Saturday, April 05, 2008

Sunday Salon: Nostalgia

I spent some time last night looking through old files of mine, searching for a poem I had written back in my poetry writing days, an ode to books. Actually, I think that was the title, An Ode to Books. I did not come across it, but I did find some other interesting work I'd written long ago: two love poems to my then-boyfriend-now-husband, a short story, a couple of starts to stories I never quite got off the ground, more poems, and bits and pieces from a journal I used to keep, angst and all. I always find it interesting to read some of my old writings. They seem so familiar and yet so foreign at the same time. I went between, "I wrote that? That's crap!" to "I wrote that? That's really good!" And no, I am not going to share. I have not given up on that poem though. I think it may be hidden in the closet somewhere.

I am just about finished reading a short story collection by Kevin Brockmeier, and many of the stories touch upon choices made throughout life, reflections on the past and the direction lives have taken. I love the author's writing style. His descriptions catch feelings quite well, and there is a moodiness about his stories that matches my mood these days. Or maybe that's just me projecting my feelings onto the book. I do that sometimes.

I received my first issue of The Strand not too long ago and still haven't done much beyond flip through it quickly. There is an interview by one of my favorite authors inside, and so you would think I'd be more motivated to read it right away.

Reading Quirk: If a book has a cover with a person looking outward, even if just a face, I have to turn it over when I set it down; otherwise, I feel like the person is watching me.

Several new books have found their home among my stacks. They were welcomed with open arms, although I think a-book-not-to-be-named was a bit put off by the new additions. He threw a bit of a tantrum, in fact. Not a pretty sight. Repeated reassurances seemed to do the trick, however, and now they're all the best of friends.

Recent Acquisitions:
The House at Sugar Beach by Helene Cooper (ARE)
Tarnished Beauty by Cecilia Samartin (ARE)
Change of Heart by Jodi Picoult (ARE)
The Gargoyle by Andrew Davidson (ARE)
The Reluctant Fundamentalist by Moshin Hamid (recommended by Wendy)
Small Favor by Jim Butcher
The Vanishing Act of Esme Lennox by Maggie O'Farrell (recommended by Jenclair)
Soul Circus by George P. Pelecanos
Black Swan Green by David Mitchell

Books in, books out . . .

Thank you to all who participated in my Buy a Friend a Book Week drawings. I do not often give away books, but when I do, I enjoy it, especially sharing the excitement with the recipient. I actually had the opportunity to give away two other books to friends this past week, duplicates I had received unexpectedly, which added to my pleasure at being able to share my books with others.

On to the winners . . .

Amy of Park-Avenue Princess is the lucky winner of The Cove by Catherine Coulter.

Chris of Book-a-rama is the lucky winner of An Angel of Forgetfulness by Steve Stern.

Congratulations, Chris and Amy! I hope you enjoy your books. I will be posting another giveaway tomorrow for those who may be interested.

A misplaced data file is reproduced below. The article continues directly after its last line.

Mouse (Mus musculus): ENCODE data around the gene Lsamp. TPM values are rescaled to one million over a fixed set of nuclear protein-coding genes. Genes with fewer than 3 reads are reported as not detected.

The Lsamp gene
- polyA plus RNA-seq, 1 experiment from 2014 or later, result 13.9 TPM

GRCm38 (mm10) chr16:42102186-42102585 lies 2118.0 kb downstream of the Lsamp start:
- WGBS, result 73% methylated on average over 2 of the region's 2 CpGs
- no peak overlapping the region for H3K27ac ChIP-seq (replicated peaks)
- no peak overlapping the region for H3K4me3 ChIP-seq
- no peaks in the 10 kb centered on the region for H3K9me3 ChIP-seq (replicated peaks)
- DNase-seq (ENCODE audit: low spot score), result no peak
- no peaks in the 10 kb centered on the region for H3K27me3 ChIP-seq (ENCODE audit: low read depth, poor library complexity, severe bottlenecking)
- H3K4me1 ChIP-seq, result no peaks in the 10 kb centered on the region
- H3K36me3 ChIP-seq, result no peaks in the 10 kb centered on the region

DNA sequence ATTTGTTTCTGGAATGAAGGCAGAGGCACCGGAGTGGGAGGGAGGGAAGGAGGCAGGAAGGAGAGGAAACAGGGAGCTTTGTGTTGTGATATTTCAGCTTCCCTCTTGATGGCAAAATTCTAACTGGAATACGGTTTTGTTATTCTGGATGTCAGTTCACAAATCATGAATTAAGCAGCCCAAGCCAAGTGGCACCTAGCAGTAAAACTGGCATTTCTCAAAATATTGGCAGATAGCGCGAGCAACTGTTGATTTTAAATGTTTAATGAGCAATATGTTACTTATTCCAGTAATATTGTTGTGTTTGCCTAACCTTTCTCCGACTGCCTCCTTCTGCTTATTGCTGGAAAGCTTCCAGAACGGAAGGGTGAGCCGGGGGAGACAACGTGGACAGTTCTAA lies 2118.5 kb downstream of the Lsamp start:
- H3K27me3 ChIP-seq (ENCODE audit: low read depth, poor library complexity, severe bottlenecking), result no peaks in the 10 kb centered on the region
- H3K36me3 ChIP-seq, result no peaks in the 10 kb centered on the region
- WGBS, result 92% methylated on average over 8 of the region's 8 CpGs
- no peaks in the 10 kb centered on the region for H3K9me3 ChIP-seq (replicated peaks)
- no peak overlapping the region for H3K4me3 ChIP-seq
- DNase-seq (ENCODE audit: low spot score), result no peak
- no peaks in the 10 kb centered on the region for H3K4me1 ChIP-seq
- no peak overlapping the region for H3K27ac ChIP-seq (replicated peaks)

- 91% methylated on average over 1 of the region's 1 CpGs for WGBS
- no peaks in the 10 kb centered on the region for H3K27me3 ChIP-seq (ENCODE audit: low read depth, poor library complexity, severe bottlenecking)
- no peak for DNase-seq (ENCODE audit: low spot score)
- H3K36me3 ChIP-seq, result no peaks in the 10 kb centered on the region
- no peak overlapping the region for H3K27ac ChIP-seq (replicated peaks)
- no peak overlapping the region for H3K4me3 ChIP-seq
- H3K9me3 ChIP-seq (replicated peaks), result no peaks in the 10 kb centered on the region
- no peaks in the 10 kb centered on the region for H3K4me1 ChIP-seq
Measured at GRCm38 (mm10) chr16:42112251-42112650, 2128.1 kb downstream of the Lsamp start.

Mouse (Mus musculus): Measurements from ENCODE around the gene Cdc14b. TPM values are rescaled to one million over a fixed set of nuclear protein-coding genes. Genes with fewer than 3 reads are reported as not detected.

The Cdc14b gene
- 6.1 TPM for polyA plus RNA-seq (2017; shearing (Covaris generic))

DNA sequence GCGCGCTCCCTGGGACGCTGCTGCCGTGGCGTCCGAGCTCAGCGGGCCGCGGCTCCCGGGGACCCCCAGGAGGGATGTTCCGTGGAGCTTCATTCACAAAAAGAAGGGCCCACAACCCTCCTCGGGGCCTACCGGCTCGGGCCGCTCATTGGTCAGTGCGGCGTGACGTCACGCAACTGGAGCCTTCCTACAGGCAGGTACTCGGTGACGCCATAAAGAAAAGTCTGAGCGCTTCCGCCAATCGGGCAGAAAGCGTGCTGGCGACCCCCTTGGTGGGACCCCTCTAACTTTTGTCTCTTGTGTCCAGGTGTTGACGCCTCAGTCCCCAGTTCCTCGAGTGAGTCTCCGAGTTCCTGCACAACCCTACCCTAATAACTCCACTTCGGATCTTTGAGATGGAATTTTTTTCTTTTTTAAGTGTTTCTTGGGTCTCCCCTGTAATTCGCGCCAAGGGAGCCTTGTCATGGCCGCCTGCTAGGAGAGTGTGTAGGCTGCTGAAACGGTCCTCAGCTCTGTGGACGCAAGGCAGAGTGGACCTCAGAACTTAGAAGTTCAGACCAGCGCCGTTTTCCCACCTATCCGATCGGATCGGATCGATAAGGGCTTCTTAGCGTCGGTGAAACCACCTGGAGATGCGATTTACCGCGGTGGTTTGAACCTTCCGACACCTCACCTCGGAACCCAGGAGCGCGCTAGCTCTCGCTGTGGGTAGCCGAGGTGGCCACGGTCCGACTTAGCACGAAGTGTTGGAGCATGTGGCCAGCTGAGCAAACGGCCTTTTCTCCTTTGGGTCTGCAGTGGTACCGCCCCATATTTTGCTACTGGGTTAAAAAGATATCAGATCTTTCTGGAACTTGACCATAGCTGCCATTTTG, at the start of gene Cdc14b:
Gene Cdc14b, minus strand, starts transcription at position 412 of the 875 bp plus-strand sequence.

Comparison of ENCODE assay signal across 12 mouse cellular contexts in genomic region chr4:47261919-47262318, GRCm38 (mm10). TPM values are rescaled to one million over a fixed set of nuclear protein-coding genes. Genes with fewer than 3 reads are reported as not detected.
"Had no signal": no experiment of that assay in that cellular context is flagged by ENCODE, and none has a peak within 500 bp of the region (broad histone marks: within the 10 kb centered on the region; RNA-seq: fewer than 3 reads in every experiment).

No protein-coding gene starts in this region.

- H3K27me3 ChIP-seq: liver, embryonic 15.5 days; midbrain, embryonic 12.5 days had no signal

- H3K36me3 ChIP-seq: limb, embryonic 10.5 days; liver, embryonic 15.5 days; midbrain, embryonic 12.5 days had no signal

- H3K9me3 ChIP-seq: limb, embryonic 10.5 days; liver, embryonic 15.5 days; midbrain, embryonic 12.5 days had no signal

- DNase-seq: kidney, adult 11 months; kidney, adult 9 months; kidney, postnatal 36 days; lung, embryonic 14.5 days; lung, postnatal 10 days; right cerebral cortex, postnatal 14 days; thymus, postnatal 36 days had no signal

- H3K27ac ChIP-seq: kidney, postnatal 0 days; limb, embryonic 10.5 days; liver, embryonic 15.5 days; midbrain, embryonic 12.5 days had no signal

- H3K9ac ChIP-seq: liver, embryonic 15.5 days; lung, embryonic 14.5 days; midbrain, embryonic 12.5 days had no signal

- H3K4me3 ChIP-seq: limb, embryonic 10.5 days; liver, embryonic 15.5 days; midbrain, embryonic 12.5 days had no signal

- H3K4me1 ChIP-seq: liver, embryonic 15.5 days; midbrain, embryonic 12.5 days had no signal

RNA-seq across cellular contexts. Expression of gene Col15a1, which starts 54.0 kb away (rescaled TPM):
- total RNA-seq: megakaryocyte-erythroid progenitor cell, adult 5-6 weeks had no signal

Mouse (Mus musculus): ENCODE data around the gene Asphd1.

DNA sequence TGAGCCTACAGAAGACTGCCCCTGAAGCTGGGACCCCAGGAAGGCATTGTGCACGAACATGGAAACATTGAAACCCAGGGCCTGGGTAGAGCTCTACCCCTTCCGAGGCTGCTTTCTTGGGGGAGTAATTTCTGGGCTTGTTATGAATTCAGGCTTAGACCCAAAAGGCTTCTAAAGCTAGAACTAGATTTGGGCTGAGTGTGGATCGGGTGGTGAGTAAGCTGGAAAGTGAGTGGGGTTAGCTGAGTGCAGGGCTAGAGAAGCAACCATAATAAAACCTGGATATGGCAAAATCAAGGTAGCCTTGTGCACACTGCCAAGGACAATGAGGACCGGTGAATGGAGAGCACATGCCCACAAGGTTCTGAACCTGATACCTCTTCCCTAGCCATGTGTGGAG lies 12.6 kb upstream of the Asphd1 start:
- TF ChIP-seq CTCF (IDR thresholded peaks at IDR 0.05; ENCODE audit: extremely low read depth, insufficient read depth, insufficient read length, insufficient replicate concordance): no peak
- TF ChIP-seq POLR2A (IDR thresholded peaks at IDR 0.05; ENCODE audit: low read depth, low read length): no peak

I had planned on getting a start on the laundry right about now, but it looks like that may have to wait. My sleepy dog is resting his head on my shoulder, and I hate to disturb him just yet.

Happy reading everyone!


  1. Forget the laundry, you've got books to read! :)
    It's a strange thing to go back and read your writing isn't it? I have tons of journals and every once in a while I'll dig through them and see what was so important back then. Anyway, I hope you find your poem and that you'll share it with us.

  2. Kudos to you for looking at your old writings. I bet you have some gems in there, and I hope you find that long-lost poem.

    Happy Sunday!
    Jill =)

  3. I know just what you mean about your writings feeling both foreign and familiar! I do the same thing - and I won't share some of my early stuff either!!!

    I hope you enjoy reading The Reluctant Fundamentalist.

  4. I wrote when I was in high school, but when I started taking all of my college courses I quickly learned how much I didn't know. I haven't written anything [creative] since. Hope you find the poem, though, and would love if you shared.

    Tantrum, eh? Hubby came into my office the other day, looked at my bookshelf, and asked--are you ever going to read these books again? I got defensive and asked, so what if I don't...they are mine. One day I think I'll have to part with them [the "read" books], but I can't bear to now.

  5. It's horrifying for me to look back through my journals, but I do like glancing over my fiction and essay writing. Those trips down memory lane can be rewarding and horrifying by turns.

    I allllmost bought The Reluctant Fundamentalist online at B&N the other day. Thinking seriously about going back to snap it up.

  6. Iliana - I wish I could let the laundry go! Haha Hubby took it out for me so that was one less thing I had to worry about. I'm planning on curling up with my book shortly and finishing it off.

    I discovered my diary from back when I was 10 or so a couple of years ago and it was quite amusing to read through. The things I would get worked up about . . . LOL